Nazi Germany examines the origins and development of Nazism, the establishment of the dictatorship and the impact on Germany's economy, society and culture of the regime's single-minded drive towards war and genocide. The view from above, reflected in the movement's ideology, policy and legislation is complemented by the many, often conflicting, views from below, as described in the reports smuggled out of Germany by Socialist dissidents or overheard by the regime's spies and policemen. Tim Kirk depicts a society divided, where most were initially wary of Hitler and sceptical about his party and its promises, and where even enthusiastic admirers quickly became disgruntled; but where the majority complied and few were inclined to oppose or resist the regime, or its brutalities, until disillusionment set in and the prospect of defeat was imminent.
Approachable and authoritative, this is an essential introduction to one of the most significant periods in German, and modern European, history.
About the Author
Tim Kirk is Lecturer in History at the University of Newcastle.
Table of Contents
• The Origins and Development of Nazism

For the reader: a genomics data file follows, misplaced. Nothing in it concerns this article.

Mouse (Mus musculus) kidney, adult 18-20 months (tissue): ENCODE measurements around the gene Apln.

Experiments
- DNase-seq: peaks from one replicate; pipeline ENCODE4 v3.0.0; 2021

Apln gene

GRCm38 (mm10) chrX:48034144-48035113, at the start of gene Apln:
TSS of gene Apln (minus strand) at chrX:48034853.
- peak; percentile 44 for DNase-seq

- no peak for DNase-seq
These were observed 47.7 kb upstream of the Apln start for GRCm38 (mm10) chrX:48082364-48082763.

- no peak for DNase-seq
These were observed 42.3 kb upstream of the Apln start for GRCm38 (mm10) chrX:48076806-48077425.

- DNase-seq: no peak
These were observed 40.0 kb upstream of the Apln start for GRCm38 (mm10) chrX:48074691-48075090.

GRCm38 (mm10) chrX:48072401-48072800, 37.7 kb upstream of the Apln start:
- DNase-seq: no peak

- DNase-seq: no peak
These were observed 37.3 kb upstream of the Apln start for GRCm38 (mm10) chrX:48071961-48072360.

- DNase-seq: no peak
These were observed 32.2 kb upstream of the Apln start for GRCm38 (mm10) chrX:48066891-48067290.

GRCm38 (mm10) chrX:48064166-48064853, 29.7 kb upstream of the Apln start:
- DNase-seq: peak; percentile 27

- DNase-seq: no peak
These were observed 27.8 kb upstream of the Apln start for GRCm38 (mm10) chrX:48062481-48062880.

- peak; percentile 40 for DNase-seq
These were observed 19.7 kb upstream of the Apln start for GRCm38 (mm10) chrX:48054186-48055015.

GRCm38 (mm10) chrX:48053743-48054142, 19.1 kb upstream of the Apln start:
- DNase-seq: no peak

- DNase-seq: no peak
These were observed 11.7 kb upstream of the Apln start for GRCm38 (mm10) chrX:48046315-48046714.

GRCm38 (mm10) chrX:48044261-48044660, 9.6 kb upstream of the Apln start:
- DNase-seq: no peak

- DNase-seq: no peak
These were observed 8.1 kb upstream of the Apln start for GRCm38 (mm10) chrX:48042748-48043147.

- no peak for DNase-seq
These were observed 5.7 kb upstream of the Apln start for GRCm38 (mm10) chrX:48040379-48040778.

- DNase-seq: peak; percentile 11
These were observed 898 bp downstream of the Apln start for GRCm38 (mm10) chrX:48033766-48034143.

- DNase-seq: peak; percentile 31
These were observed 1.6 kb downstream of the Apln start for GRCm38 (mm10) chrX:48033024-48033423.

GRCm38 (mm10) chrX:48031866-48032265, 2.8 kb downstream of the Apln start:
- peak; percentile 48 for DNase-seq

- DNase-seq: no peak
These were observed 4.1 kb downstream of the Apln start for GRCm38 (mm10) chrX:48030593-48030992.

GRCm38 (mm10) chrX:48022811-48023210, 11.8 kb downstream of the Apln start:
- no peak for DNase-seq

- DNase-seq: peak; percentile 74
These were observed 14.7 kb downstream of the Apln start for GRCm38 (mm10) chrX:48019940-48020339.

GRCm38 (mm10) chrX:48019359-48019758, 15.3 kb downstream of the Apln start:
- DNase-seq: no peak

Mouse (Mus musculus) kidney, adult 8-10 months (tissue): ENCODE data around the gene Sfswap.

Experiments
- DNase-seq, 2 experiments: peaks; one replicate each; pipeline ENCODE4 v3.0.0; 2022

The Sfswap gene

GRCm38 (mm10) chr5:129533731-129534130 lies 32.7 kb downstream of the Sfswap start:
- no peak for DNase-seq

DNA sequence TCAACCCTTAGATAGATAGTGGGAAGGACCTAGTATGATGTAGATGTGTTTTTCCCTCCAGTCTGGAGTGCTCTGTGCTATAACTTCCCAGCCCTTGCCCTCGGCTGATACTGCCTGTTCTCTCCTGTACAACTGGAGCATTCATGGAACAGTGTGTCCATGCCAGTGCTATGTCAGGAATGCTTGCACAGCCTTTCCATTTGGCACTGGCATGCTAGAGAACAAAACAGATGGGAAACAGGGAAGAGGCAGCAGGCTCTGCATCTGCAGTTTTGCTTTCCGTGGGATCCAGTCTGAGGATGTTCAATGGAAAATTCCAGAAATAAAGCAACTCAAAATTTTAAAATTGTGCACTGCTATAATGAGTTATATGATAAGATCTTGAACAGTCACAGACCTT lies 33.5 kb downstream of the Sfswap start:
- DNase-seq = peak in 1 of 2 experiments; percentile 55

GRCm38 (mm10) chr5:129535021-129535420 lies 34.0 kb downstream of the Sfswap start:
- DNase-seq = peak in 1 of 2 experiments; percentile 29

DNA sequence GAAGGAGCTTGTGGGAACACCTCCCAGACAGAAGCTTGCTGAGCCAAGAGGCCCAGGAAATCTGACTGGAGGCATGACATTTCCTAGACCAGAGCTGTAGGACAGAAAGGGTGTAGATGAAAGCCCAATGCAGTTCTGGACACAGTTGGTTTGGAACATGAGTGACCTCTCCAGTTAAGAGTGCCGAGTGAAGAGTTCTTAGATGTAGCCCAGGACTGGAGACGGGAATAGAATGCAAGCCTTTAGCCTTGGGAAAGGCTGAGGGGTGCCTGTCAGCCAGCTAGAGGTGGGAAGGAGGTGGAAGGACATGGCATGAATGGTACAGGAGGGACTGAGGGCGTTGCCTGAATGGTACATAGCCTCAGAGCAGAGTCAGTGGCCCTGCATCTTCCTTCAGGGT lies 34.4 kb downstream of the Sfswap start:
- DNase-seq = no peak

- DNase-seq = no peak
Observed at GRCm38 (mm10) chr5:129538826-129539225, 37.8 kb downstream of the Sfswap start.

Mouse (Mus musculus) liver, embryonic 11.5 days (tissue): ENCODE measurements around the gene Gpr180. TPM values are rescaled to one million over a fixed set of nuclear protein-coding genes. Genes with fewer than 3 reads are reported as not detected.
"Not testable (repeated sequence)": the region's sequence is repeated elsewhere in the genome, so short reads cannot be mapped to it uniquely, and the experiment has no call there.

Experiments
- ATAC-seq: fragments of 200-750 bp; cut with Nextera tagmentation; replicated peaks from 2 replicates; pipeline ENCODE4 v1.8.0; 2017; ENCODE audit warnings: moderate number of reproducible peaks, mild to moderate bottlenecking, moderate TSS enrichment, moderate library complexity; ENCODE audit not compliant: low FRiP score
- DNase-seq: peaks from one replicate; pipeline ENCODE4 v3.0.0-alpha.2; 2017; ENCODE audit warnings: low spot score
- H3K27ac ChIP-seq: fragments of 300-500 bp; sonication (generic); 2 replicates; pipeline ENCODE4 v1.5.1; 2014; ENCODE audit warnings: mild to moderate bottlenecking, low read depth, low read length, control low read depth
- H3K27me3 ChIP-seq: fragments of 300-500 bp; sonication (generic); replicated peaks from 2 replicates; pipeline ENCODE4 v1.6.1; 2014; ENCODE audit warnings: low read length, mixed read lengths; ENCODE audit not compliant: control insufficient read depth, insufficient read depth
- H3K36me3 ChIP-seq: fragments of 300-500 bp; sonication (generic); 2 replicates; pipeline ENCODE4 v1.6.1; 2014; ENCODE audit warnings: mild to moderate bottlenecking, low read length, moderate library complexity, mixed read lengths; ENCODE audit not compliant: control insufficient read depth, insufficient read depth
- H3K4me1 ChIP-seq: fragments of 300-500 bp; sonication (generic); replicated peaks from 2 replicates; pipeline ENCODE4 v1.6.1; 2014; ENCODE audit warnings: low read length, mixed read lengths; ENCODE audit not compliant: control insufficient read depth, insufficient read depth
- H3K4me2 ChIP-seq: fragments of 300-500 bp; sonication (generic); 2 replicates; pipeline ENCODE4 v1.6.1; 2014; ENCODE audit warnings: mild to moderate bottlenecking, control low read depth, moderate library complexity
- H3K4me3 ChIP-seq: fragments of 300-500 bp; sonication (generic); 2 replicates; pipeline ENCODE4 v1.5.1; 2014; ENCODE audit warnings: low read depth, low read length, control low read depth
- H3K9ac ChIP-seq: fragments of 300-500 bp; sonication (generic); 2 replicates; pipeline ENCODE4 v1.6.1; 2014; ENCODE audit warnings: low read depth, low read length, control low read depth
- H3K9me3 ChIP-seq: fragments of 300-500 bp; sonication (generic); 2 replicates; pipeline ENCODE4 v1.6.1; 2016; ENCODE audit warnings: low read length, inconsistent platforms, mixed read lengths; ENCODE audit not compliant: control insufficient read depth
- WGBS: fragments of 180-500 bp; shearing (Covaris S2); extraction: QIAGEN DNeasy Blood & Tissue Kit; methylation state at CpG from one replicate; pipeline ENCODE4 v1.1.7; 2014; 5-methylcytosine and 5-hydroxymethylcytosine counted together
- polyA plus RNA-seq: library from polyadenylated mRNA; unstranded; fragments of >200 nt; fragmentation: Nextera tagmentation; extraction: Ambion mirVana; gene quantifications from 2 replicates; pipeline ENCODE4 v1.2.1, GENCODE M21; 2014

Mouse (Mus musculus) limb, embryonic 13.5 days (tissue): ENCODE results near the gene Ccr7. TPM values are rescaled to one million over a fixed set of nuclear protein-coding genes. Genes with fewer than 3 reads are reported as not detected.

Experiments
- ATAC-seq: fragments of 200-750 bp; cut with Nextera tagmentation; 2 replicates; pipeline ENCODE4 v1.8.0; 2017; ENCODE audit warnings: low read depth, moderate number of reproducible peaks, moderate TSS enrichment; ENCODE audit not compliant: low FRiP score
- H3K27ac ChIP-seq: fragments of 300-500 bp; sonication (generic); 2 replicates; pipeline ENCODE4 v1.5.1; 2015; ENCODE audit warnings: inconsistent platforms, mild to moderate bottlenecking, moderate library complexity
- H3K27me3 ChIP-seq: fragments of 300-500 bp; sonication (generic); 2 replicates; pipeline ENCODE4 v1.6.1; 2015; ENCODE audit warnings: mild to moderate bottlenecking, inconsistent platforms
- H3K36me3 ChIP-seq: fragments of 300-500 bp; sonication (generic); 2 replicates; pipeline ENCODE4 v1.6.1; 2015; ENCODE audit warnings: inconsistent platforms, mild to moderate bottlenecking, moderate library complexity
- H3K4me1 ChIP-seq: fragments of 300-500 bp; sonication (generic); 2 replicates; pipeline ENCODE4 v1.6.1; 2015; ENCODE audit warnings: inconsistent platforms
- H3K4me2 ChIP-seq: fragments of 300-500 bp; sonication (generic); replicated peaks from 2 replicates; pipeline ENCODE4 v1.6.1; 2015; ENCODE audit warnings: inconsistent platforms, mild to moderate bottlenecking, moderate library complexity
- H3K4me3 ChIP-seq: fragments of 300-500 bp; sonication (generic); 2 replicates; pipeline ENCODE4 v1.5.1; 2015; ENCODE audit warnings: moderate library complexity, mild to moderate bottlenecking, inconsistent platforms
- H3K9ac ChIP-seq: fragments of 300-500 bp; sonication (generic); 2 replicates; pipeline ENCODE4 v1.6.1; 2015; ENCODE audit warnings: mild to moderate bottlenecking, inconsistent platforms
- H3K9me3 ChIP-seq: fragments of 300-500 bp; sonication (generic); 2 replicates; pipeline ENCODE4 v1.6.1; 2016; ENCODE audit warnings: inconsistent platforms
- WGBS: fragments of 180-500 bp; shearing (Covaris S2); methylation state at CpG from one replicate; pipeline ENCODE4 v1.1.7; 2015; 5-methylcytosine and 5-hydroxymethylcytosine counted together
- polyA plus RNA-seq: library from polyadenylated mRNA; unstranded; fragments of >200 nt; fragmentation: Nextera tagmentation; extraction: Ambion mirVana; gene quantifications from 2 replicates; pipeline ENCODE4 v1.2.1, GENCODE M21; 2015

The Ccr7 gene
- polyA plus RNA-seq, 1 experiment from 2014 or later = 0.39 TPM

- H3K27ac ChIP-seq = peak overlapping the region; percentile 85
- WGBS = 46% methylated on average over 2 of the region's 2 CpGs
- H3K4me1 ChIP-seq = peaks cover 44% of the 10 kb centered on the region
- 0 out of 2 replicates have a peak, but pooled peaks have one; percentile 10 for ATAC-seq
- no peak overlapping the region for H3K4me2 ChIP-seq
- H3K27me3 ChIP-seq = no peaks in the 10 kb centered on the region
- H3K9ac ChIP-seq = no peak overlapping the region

• Politics and the State 1933-1945
• The Economy and Society 1933-1945
• Consensus and Opposition in the Third Reich
• Foreign Policy and World War II
• Racial Policies and The Holocaust
• Nazism, Historians and the Politics of Post-War Europe
What People are Saying About This
[Kirk] has succeeded in delivering an important addition to the range of books on the Third Reich. Any History department including twentieth-century Germany in its syllabus ought to purchase it...Tim Kirk's achievement has been to unfold this sorry tale in what is a masterpiece of scholarly precision and compression.' - Ron Grant, SATH History Teaching Review
'[A] comprehensive introduction to the development of Nazism in Germany.' - Sage Race Relations Abstracts